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Berges, Sandrine. On the Outskirts of the Canon: The Myth of the Lone Female Philosopher, and What to Do about It
2015, Metaphilosophy, 46(3), pp.380-397.
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Added by: Benny Goldberg
Abstract: Women philosophers of the past, because they tended not to engage with each other much, are often perceived as isolated from ongoing philosophical dialogues. This has led - directly and indirectly - to their exclusion from courses in the history of philosophy. This article explores three ways in which we could solve this problem. The first is to create a course in early modern philosophy that focuses solely or mostly on female philosophers, using conceptual and thematic ties such as a concern for education and a focus on ethics and politics. The second is to introduce women authors as dialoguing with the usual canonical suspects: Cavendish with Hobbes, Elisabeth of Bohemia with Descartes, Masham and Astell with Locke, Conway with Leibniz, and so on. The article argues that both methods have significant shortcomings, and it suggests a third, consisting in widening the traditional approach to structuring courses in early modern philosophy.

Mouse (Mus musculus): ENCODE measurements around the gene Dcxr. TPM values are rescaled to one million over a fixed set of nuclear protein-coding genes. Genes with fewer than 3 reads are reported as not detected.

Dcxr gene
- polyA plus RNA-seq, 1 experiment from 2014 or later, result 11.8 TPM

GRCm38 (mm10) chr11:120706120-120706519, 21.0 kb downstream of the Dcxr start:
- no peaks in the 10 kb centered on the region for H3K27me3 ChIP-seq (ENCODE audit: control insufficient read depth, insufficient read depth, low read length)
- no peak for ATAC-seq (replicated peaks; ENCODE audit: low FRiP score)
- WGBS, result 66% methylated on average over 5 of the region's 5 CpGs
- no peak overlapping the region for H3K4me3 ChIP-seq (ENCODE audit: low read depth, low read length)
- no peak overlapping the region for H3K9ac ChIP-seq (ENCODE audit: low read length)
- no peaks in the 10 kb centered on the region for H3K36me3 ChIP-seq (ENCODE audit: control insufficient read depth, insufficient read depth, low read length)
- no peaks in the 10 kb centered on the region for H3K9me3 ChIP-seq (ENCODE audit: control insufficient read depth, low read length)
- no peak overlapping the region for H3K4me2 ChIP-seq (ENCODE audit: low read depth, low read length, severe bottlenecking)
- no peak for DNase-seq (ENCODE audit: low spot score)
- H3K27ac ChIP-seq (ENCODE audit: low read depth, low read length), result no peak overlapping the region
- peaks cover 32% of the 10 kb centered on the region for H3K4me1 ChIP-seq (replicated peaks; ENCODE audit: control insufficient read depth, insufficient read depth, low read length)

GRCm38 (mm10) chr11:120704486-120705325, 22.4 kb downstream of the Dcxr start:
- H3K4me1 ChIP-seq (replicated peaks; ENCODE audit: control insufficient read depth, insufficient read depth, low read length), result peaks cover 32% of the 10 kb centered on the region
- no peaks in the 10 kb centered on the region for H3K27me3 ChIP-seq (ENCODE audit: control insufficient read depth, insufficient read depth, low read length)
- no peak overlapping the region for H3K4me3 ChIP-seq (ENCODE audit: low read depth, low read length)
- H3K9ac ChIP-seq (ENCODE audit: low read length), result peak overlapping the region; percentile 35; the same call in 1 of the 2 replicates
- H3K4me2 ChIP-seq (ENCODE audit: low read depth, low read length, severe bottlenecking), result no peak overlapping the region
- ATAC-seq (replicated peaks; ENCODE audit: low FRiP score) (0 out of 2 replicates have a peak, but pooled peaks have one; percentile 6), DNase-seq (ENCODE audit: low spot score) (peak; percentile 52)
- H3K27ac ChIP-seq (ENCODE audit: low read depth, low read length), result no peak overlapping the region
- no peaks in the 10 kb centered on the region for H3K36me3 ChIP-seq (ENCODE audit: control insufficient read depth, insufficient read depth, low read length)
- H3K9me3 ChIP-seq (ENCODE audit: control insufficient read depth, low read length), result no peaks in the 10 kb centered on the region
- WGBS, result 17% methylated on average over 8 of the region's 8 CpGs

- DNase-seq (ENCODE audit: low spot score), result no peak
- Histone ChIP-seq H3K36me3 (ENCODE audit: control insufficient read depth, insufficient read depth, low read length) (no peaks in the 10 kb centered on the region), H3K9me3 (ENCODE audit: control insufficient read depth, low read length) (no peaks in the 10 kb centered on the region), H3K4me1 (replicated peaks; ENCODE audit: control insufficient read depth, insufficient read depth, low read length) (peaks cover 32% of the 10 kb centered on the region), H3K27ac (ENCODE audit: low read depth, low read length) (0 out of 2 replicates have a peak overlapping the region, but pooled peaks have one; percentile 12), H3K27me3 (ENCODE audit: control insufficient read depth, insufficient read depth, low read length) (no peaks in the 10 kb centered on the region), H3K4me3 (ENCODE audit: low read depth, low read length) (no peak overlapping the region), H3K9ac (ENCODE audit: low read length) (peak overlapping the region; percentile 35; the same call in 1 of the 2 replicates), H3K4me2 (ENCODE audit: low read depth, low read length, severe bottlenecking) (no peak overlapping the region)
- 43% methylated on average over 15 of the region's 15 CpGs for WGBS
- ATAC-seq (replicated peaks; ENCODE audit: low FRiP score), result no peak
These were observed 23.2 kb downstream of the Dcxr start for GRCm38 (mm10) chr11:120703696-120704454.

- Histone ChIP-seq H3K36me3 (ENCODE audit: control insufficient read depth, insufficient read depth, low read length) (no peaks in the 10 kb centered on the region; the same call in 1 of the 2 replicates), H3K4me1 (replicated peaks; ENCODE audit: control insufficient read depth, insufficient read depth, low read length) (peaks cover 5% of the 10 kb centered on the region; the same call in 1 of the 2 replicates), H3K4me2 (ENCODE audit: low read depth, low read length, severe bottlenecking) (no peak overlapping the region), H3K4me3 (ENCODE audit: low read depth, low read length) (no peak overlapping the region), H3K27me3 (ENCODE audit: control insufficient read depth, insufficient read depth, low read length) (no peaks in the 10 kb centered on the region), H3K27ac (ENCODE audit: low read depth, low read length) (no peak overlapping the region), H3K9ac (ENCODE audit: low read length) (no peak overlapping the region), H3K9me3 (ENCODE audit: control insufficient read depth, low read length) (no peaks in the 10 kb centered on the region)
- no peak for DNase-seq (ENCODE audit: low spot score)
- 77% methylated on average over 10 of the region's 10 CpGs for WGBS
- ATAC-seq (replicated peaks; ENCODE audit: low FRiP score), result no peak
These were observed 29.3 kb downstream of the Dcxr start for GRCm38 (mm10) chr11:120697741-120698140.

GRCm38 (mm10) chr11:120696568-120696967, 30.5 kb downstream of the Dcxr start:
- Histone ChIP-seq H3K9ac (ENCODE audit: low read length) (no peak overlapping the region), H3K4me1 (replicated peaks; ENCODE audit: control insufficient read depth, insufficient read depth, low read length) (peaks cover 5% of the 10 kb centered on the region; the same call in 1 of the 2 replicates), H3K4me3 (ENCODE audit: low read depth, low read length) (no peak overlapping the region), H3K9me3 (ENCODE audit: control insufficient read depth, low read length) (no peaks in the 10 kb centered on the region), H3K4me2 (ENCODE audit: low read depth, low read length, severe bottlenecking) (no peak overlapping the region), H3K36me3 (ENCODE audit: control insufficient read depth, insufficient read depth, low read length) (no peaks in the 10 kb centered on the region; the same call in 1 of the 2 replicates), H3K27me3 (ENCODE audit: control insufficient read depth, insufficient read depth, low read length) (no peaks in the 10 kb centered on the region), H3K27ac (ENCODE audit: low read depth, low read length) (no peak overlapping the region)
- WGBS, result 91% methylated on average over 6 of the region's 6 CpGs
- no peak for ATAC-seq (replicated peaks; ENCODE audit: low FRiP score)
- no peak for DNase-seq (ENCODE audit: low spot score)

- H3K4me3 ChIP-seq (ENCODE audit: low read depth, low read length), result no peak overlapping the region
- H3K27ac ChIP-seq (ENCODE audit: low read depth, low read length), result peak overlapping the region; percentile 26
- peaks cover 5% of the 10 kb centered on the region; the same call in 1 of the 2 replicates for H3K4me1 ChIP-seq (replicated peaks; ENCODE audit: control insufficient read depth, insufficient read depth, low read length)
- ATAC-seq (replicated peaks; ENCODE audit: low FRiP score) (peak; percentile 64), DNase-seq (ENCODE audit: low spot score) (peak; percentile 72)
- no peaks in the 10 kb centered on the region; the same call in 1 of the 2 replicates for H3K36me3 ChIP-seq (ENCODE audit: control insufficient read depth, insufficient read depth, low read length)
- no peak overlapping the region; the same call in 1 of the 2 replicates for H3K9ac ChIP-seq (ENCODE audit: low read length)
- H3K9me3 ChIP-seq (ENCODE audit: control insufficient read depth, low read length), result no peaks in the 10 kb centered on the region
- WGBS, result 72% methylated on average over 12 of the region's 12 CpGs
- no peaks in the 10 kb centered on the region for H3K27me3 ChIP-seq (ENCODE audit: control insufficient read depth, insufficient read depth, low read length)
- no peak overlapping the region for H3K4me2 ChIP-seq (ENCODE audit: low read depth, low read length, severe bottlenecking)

Comment: A good paper for any classes on how to teach philosophy, on early modern philosophy, the philosophy of history, or feminism.

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Boyle, Deborah. Expanding the Canon of Scottish Philosophy: The Case for Adding Lady Mary Shepherd
2017, Journal of Scottish Philosophy, 15(3), pp.275-293.
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Added by: Benny Goldberg
Abstract: Lady Mary Shepherd (1777-1847) argued for distinctive accounts of causation, perception, and knowledge of an external world and God. However, her work, engaging with Berkeley and Hume but written after Kant, does not fit the standard periodisation of early modern philosophy presupposed by many philosophy courses, textbooks, and conferences. This paper argues that Shepherd should be added to the canon as a Scottish philosopher. The practical reason for doing so is that it would give Shepherd a disciplinary home, opening up additional possibilities for research and teaching. The philosophical reason is that her views share certain features characteristic of canonical Scottish philosophers.

Comment: A good paper for any classes on how to teach philosophy, on early modern philosophy, the philosophy of history, or feminism

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Gatens, Moira. The Art and Philosophy of George Eliot